We are living in a digital era. Each and every single waking second of our lives are now filled with information that we can receive from a number of different sources and individuals. Traditionally, newspaper or TV would be our only resources, the Internet now allows us to source news, share opinions and set up online communities with like-minded individuals. In the UK alone it is said that 85 per cent of homes have Internet access (source: Rand Europe).
This morning it has been reported that the army is set to adopt social media and set up a new unit that will use psychological operations to help fight wars.
I think this is an extremely positive step forward for the army, and have no doubt it will help fight the war against violent extremists and terrorism. It is widely assumed the internet has played a particular role in radicalisation (Aly, 2010; Awan, 2007; Friedland, 2009; O’Rourke, 2007; Tucker, 2010). War has shifted, and whilst I don’t profess to be an expert in this area, I, like most of us are afraid for our own lives, family and friends every time we hear a new terror attack on the news, whether it be in my own country or abroad. War doesn’t necessarily take place on a battlefield anymore, it can happen anywhere, anytime. The 911 attacks, 7 July London bombings and the Boston Bombings are just a few recent terrorist attacks that have taken place completely unexpectedly, all of which were said to have been organised online. The surviving Boston bombing suspect told investigators he and his brother learned to build bombs from online sources.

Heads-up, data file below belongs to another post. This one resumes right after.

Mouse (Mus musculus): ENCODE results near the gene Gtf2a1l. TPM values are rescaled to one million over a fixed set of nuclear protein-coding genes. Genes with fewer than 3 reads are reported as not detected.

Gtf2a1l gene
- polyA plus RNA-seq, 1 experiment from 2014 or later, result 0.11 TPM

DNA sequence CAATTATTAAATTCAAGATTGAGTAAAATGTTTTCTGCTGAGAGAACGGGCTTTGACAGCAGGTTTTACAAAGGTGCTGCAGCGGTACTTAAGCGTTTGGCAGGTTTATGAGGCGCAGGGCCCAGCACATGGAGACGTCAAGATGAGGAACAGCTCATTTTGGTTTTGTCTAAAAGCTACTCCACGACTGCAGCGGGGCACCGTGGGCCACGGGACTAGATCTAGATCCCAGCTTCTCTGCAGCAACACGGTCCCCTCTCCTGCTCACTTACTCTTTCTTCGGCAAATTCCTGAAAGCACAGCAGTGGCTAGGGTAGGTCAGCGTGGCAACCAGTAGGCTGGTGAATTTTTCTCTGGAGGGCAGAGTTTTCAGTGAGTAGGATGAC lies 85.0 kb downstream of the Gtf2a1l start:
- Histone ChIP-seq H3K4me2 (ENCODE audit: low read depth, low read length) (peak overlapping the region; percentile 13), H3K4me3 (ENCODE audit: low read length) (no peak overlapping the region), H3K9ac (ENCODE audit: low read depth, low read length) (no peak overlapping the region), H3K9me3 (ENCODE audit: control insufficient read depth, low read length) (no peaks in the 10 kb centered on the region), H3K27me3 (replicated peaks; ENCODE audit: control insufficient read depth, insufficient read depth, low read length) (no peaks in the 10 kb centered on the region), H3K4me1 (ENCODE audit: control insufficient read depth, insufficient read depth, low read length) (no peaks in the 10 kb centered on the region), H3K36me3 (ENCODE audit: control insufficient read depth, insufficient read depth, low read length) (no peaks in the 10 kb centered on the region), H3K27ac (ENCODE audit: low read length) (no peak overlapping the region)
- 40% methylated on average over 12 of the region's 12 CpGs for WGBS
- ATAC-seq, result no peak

The Internet has brought about huge positive shifts within both our personal and professional lives. The downside is some of the opportunities it can create, such as enabling radicalisation. The internet allows us to connect with anyone anywhere in the world without having to meet them face to face, this provides an opportunity for creating massive online communities with like minded individuals, all of whom could well be violent extremists or terrorists.
Knowing that the army will now be using social media as part of their battle against war fills me with confidence we can begin the fight against radicalisation, violent extremists and terrorists. The Army says it’s learnt valuable lessons from Afghanistan – not least that it can’t win wars using pure military force alone (BBC News). The new brigade will be skilled in using social media and psychological operations. They will try to influence local populations and change behaviour.
I look forward to hearing how this new brigade gets on, and pleased to hear that the army is adapting to modern times.